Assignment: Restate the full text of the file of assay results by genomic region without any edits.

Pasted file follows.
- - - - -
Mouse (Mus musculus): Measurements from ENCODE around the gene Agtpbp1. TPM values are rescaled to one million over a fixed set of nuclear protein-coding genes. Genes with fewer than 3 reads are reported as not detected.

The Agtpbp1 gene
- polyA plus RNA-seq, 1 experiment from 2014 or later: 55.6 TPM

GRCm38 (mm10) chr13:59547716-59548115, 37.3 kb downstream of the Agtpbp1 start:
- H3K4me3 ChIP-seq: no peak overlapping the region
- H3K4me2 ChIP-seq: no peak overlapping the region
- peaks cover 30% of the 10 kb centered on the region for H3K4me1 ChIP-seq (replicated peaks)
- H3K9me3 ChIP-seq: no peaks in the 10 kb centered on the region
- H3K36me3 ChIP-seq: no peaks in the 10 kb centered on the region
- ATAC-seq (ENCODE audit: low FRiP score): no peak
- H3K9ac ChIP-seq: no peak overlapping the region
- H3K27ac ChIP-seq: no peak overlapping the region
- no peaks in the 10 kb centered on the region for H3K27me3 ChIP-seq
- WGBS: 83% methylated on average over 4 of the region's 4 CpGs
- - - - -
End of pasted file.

Mouse (Mus musculus): Measurements from ENCODE around the gene Agtpbp1. TPM values are rescaled to one million over a fixed set of nuclear protein-coding genes. Genes with fewer than 3 reads are reported as not detected.

The Agtpbp1 gene
- polyA plus RNA-seq, 1 experiment from 2014 or later: 55.6 TPM

GRCm38 (mm10) chr13:59547716-59548115, 37.3 kb downstream of the Agtpbp1 start:
- H3K4me3 ChIP-seq: no peak overlapping the region
- H3K4me2 ChIP-seq: no peak overlapping the region
- peaks cover 30% of the 10 kb centered on the region for H3K4me1 ChIP-seq (replicated peaks)
- H3K9me3 ChIP-seq: no peaks in the 10 kb centered on the region
- H3K36me3 ChIP-seq: no peaks in the 10 kb centered on the region
- ATAC-seq (ENCODE audit: low FRiP score): no peak
- H3K9ac ChIP-seq: no peak overlapping the region
- H3K27ac ChIP-seq: no peak overlapping the region
- no peaks in the 10 kb centered on the region for H3K27me3 ChIP-seq
- WGBS: 83% methylated on average over 4 of the region's 4 CpGs